and nearly two million calls to the Service Center for Women. The Government of Mexico takes a
transformative approach to reparations for the families of the women of Ciudad Juárez..
Develop national and local action plans …
for ending violence against women and girls in every country that bring the government, women‘s and
other civil society organizations, the mass media and the private sector into a coordinated, collective
front against such human rights violations.The Palestinian Cabinet Endorses National Strategy to
Combat Violence against Women in the occupied Palestinian territory the first of its kind in the Arab
region developed through a bottom-up approach.The Handbook for National Action Plans on Violence
against Womenpresents a model framework, along with detailed recommendations and best practices.
Make justice accessible to women and girls …by providing free legal and specialized services, and
increasing women in law enforcement and frontline services.
The Gender Desk in Rwandan National Police Headquarters trains police personnel to address sexual
and gender-based violence.Multi-Province Project on Ending Violence against Women in
Afghanistan criminalizes customs, traditions and practices that inflict harm against women, and
increases protection services for survivors of violence.
End impunity towards conflict-related sexual violence …
by prosecuting perpetrators in conflict and post-conflict contexts and fulfilling survivors‘ right to
comprehensive reparations programmes that are non-stigmatizing and have a transformative impact on
women and girls‘ lives.Liberia tackles the legacy of violence against women
Since the adoption of the groundbreaking UN Security Council resolution 1325 on women, peace and
security in October 2000, the Security Council subsequently adopted four other resolutions on the
subject: 1820 (2008), 1888 (2009), 1889 (2009) and 1960 (2010).Download the UN Security Council
Resolution Poster to learn more.
Ensure universal access to critical services …
at a minimum, women‘s and girls‘ emergency and immediate needs should be met through free 24-hour
hotlines, prompt intervention for their safety and protection, safe housing and shelter for them and their
children, counseling and psycho-social support, post-rape care, and free legal aid to understand their
rights and options.Targeted violence against women and girls in Afghanistan is back at an alarming
level. Sosan‘s story: Domestic Violence in Afghanistan looks at a shelter where women find refuge and
Train providers of frontline services …
especially the police, lawyers and judges, social workers and health personnel to ensure that they follow
quality standards and protocols. Services should be confidential, sensitive and convenient to women
survivors. Affecting almost 70 percent of women at some point in their lifetime, violence has become
pandemic in Kenya. Watch the video Breaking the Silence: Kenyatta National Hospital Addresses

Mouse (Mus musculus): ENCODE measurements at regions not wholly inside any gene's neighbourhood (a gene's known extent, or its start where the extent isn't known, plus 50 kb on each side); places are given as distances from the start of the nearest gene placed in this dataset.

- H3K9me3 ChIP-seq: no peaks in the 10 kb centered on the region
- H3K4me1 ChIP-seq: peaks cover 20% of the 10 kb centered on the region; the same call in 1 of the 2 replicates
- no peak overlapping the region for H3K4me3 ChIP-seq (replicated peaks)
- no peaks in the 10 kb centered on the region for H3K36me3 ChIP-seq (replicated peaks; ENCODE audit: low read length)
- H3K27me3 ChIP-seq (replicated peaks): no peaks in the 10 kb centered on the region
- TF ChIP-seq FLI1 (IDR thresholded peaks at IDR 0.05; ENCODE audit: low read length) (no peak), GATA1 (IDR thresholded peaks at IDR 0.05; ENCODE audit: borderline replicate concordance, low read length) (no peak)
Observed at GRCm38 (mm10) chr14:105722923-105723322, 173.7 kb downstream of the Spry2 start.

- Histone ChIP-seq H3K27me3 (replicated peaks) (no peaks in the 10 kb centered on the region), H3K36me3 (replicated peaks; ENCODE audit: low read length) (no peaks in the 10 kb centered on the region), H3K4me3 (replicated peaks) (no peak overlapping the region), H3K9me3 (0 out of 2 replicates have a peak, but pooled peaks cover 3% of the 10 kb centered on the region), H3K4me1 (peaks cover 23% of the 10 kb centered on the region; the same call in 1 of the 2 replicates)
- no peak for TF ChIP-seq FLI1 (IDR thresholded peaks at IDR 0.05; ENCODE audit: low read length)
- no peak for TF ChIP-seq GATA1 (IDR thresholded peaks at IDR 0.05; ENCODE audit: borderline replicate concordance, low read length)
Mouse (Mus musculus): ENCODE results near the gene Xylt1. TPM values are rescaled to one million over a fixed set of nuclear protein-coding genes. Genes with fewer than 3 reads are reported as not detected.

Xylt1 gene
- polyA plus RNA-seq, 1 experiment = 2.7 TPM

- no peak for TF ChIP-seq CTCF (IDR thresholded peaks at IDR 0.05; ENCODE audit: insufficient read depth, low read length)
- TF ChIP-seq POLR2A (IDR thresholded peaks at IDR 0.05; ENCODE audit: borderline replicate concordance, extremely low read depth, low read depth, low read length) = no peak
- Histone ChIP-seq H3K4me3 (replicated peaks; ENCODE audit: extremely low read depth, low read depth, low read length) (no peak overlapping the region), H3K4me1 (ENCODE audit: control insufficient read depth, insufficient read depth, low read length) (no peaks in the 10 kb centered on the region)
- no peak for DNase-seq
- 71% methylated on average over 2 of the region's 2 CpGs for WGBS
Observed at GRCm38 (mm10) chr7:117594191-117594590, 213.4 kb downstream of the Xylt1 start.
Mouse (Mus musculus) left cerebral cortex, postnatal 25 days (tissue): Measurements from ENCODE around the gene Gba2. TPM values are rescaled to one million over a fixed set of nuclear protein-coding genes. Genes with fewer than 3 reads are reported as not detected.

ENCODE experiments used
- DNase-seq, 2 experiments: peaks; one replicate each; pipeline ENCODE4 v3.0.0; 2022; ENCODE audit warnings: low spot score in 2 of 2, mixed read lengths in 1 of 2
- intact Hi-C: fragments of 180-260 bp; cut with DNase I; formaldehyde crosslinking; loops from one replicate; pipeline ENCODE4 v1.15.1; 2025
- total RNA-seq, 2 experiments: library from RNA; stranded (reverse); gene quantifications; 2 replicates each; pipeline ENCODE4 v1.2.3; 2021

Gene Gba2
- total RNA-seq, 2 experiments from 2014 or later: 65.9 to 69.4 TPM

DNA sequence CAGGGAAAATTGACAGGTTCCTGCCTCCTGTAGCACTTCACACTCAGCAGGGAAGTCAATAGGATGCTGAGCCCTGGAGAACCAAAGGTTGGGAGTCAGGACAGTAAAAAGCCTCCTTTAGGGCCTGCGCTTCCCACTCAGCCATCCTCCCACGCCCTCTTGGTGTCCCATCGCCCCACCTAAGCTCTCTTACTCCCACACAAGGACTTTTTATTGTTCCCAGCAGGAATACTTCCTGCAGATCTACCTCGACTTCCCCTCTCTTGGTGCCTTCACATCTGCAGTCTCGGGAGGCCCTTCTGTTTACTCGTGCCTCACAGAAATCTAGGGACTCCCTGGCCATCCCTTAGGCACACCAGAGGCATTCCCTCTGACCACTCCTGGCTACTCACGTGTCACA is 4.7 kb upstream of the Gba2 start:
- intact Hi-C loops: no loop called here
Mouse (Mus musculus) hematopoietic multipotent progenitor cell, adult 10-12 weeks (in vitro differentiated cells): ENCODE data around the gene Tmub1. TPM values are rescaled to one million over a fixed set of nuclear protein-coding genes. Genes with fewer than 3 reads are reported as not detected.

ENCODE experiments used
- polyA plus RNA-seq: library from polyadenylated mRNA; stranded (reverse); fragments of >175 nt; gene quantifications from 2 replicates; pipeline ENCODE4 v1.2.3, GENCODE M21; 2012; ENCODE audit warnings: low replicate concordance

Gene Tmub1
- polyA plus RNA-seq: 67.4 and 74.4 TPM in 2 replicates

Gender-Based Violence. Police and judges are being sensitized about gender based violence in the
Southern Cone.Comprehensive health sector approach towards ending violence against women at the
Virtual Knowledge Centre.
Provide adequate public resources…
to implement existing laws and policies, recognizing the devastating costs and consequences of violence
against women not only for the lives directly affected, but to society and the economy at large, and to
public budgets.Gender-sensitive budgeting leads to Women‘s Centre in Uruguayoffering workshops on
gender-based violence, language and skills-building classes, legal assistance and more.
Collect, analyze and disseminate national data…
on prevalence, causes and consequences of violence against women and girls, profiles of survivors and
perpetrators, and progress and gaps in the implementation of national policies, plans and laws.
Gender-based violence study in Morocco reveals that approximately 60 percent of Moroccan women
have experienced some form of violence recently, and violence against women is three times more likely
in urban areas than in rural ones.Together for Girls, a global effort to prevent sexual violence against
girls, of which UN Women is a partner, makes an urgent call for national surveys. The alarming finding
in Swaziland—one-third of girls have experienced sexual violence—spurred a national education
campaign, strengthening of the capacity of police to respond to sexual violence, and the establishment of
a child-friendly court. Access data on prevalence, laws and more at Progress of the World‘s Women
and Violence against Women Prevalence Data: Surveys by Country.
Invest in gender equality and women’s empowerment …
to tackle the root causes of violence against women and girls. Strategic areas are girls‘ secondary
education, advancing women‘s reproductive health and rights, addressing the inter-linkages of violence
with HIV and AIDS, and increasing women‘s political and economic participation and leadership.